Story Setting Assessment

Here is the assessment that goes along with the story-setting writing lesson plan. Each step has questions that are one level higher on Bloom’s Taxonomy. The actual design of the assessment looks way nicer than it does on the blog.

Writing Assessment

Follow the instructions carefully to turn this poorly written story setting into a well-written story setting.

Martha was ten years old. She loved to wear matching clothes, especially red ones, because red was her favorite color. She had beautiful, auburn hair. She also had a problem with being late for school. Every morning she had to run out of her house in a little town in central Minnesota at full speed so she wouldn’t miss the bus. One beautiful, sunny morning in late autumn, something happened that would ensure that Martha was never late to school again.

Step 1: Remember what you know about story settings

  • What are different types of story setting facts? List at least three.
  • What kind of orientation should story settings have?

Step 2: Make sure you comprehend the above story setting

  • Paraphrase the facts about Martha found in the above story setting.
  • Determine what kind of story setting fact it is.
  • Is each fact describing the character, the location, the time, or other? If other, identify what it is (e.g. weather).

Example: Martha is ten years old – Character fact

Step 3: Apply what you know about good story settings to brainstorm ways to rewrite this one

  • Consider how you would weave each one of the facts you listed in Step 2 as clues in more action-oriented story setting sentences.
  • You can brainstorm multiple ways for each fact.

Original: Martha is ten years old
Better: “Does every fifth grader have the same problems as I do?” Martha huffed.

Step 4: Analyze your ideas to see how they compare to what you know about good story settings

  • Compare each original sentence to each of your new ideas.
  • What is the difference between the original sentence and your new sentences?
  • Explain what changed between your sentences and the original sentences.

Example: “Does every fifth grader have the same problems as I do?” Martha huffed.
     -Contains dialogue
     -Written from the character’s perspective
     -Age given as a clue, not openly stated

Step 5: Evaluate your ideas in light of what makes a story setting interesting

  • Are your new ideas for the story setting sentences more intriguing/interesting than the originals? Why or why not?
  • Are there any ways can you make your sentences even better?
  • After revising your sentences based on your ideas, circle or indicate which idea for each fact is the best (if you brainstormed multiple ideas per fact in Step 2).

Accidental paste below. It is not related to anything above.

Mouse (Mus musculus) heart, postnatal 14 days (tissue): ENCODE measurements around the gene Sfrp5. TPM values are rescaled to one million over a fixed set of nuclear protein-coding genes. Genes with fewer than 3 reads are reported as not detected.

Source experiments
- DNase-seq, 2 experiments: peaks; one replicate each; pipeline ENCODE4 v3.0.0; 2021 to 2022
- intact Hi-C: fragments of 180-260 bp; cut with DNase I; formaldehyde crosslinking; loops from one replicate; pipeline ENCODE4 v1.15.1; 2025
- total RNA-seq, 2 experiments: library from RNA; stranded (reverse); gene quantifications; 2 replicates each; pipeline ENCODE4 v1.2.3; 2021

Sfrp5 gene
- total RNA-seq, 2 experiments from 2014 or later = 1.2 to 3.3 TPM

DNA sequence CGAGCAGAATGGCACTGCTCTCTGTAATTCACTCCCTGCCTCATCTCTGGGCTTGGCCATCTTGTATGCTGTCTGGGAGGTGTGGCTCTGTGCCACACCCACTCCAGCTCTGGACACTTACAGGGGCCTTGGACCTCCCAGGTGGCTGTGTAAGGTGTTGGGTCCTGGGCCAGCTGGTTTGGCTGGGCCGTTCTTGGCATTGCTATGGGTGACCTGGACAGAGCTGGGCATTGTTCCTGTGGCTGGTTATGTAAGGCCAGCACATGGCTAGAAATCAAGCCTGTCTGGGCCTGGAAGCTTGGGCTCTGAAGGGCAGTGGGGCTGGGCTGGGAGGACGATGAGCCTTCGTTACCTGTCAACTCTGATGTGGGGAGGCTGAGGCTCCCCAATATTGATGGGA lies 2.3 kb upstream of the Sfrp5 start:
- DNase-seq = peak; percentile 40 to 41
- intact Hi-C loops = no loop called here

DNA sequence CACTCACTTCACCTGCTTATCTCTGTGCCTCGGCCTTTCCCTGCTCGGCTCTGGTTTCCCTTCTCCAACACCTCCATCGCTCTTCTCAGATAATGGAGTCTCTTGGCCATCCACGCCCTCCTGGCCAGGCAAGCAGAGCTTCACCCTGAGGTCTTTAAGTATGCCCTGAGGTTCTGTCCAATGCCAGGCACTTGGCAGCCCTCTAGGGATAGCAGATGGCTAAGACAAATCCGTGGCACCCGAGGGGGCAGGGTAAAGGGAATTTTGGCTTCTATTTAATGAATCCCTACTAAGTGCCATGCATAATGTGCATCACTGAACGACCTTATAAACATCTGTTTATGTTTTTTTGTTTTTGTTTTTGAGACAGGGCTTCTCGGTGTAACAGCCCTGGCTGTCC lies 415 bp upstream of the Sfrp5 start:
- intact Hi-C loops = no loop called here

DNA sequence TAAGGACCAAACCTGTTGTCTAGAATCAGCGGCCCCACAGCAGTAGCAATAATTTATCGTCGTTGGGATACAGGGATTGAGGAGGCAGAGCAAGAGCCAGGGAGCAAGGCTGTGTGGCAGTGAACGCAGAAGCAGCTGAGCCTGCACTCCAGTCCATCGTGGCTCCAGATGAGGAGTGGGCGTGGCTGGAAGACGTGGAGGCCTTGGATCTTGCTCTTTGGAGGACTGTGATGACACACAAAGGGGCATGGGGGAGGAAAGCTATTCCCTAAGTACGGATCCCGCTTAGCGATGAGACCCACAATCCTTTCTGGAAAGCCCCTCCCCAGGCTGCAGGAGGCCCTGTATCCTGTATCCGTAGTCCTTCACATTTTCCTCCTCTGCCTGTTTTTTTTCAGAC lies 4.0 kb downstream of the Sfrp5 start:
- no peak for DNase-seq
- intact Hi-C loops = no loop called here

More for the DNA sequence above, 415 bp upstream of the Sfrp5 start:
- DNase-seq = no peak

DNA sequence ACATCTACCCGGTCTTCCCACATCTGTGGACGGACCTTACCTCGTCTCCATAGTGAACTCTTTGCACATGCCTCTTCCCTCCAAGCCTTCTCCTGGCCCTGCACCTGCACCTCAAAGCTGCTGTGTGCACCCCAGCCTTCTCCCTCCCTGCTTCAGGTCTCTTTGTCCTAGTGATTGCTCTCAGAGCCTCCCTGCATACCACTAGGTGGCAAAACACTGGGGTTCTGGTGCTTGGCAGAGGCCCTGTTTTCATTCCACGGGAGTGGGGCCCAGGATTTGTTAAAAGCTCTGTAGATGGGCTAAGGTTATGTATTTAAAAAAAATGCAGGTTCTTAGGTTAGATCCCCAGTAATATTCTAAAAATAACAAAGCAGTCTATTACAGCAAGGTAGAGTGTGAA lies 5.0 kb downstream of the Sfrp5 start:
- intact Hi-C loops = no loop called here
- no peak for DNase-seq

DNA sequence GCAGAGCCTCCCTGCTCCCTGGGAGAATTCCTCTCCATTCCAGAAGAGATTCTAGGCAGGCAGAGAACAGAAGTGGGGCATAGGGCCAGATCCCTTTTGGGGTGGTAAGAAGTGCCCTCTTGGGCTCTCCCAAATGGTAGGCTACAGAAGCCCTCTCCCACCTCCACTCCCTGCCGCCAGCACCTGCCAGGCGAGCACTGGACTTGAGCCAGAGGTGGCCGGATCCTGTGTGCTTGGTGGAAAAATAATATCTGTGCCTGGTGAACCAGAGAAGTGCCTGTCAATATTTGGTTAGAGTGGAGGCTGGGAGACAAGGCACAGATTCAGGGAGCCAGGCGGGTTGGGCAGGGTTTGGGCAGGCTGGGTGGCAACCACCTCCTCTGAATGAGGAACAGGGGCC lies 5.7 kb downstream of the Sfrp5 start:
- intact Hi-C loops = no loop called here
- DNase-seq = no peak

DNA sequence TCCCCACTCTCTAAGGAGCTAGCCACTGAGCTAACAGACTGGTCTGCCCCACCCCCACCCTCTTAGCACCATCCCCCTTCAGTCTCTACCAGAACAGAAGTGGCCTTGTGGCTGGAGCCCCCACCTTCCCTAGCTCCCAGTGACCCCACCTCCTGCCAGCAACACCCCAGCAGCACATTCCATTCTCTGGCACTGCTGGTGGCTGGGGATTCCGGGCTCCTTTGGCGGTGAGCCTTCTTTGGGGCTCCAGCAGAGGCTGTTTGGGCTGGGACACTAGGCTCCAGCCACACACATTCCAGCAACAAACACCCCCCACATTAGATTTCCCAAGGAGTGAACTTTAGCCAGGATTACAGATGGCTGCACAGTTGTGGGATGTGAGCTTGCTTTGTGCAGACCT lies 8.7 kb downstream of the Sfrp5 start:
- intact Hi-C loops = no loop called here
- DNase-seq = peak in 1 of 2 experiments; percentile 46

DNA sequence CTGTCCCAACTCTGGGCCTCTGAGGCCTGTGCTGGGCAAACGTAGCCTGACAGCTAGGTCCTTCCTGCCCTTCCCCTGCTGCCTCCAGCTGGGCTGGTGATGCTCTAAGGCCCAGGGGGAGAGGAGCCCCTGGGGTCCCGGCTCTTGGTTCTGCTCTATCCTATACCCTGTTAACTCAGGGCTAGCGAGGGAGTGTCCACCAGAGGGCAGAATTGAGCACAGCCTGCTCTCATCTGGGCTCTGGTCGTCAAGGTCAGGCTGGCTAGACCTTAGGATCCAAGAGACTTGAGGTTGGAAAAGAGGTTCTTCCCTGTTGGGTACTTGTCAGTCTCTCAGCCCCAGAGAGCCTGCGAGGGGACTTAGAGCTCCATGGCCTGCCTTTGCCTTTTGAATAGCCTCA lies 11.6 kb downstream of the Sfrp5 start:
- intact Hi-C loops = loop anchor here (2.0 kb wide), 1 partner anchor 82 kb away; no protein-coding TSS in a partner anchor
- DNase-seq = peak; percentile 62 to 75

Step 6: Create a new, improved story setting

  • Using your ideas from Steps 3-5, recreate the original story setting by compiling each sentence that you identified as best in Step 5 into a new story setting.
  • Add transitions or other sentences if necessary to make the story setting flow.


  • Visual learners (those who learn best through seeing) as well as ELLs who can read English a little should find the visual examples of certain steps helpful.
  • ELLs who cannot read/write much English will be allowed to have a native-speaking friend/aide translate the assessment to them, and will be allowed to complete it in their native language.
  • Auditory learners (those who learn best through hearing) as well as students with learning disabilities or emotional struggles who are overwhelmed or upset by the length of the assessment will be allowed to complete it orally, either recording/video-taping it or in person with me, instead of writing it.
  • Kinesthetic learners (those who learn best by being physically involved) can role play the differences between the original story setting and what an improved setting would look like (i.e. action-oriented) and/or video-tape their story setting brainstorming process. Allowing an active completion of this assessment might also benefit students with ADHD.
  • Gifted students will be welcome to incorporate their individual gifts/talents into this assessment activity. For example, they could create artwork to accompany the story setting or write the rest of the story (after finishing the setting). Another option if students finish early is to find a story setting in a favorite book and see if they can improve it.
  • If students from other cultures or countries (or even other states) would like, they can personalize their well-written story setting to fit their culture and native residence. They can put in a name that is from their native language (instead of Martha), have it taking place in their native country or state (e.g. Britain, Mexico, Maryland), incorporate how they would get to school (if they wouldn’t ride the bus), and so on.
  • If two students (perhaps a gifted learner and a struggling learner) want to complete this assessment together so they can brainstorm and bounce ideas off each other, that is fine too. The main point is to see if they can turn a poorly-written story setting into a well-written story setting and document their thinking processes along the way.

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